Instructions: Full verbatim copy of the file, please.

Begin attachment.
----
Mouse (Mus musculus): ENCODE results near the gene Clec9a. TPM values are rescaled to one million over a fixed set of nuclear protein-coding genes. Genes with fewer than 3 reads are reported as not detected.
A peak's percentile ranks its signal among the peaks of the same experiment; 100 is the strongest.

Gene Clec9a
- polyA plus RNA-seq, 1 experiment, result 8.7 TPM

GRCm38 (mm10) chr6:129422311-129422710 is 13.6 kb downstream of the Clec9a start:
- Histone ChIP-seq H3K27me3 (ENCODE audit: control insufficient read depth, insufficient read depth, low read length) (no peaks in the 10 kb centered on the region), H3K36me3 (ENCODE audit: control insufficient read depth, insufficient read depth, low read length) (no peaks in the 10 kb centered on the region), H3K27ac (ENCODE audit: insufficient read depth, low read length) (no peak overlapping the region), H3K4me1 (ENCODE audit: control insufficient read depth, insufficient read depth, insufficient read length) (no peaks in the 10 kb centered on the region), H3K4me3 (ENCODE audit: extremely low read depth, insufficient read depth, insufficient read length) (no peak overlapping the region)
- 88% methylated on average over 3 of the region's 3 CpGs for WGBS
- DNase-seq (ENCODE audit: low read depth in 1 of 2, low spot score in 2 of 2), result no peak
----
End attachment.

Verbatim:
Mouse (Mus musculus): ENCODE results near the gene Clec9a. TPM values are rescaled to one million over a fixed set of nuclear protein-coding genes. Genes with fewer than 3 reads are reported as not detected.
A peak's percentile ranks its signal among the peaks of the same experiment; 100 is the strongest.

Gene Clec9a
- polyA plus RNA-seq, 1 experiment, result 8.7 TPM

GRCm38 (mm10) chr6:129422311-129422710 is 13.6 kb downstream of the Clec9a start:
- Histone ChIP-seq H3K27me3 (ENCODE audit: control insufficient read depth, insufficient read depth, low read length) (no peaks in the 10 kb centered on the region), H3K36me3 (ENCODE audit: control insufficient read depth, insufficient read depth, low read length) (no peaks in the 10 kb centered on the region), H3K27ac (ENCODE audit: insufficient read depth, low read length) (no peak overlapping the region), H3K4me1 (ENCODE audit: control insufficient read depth, insufficient read depth, insufficient read length) (no peaks in the 10 kb centered on the region), H3K4me3 (ENCODE audit: extremely low read depth, insufficient read depth, insufficient read length) (no peak overlapping the region)
- 88% methylated on average over 3 of the region's 3 CpGs for WGBS
- DNase-seq (ENCODE audit: low read depth in 1 of 2, low spot score in 2 of 2), result no peak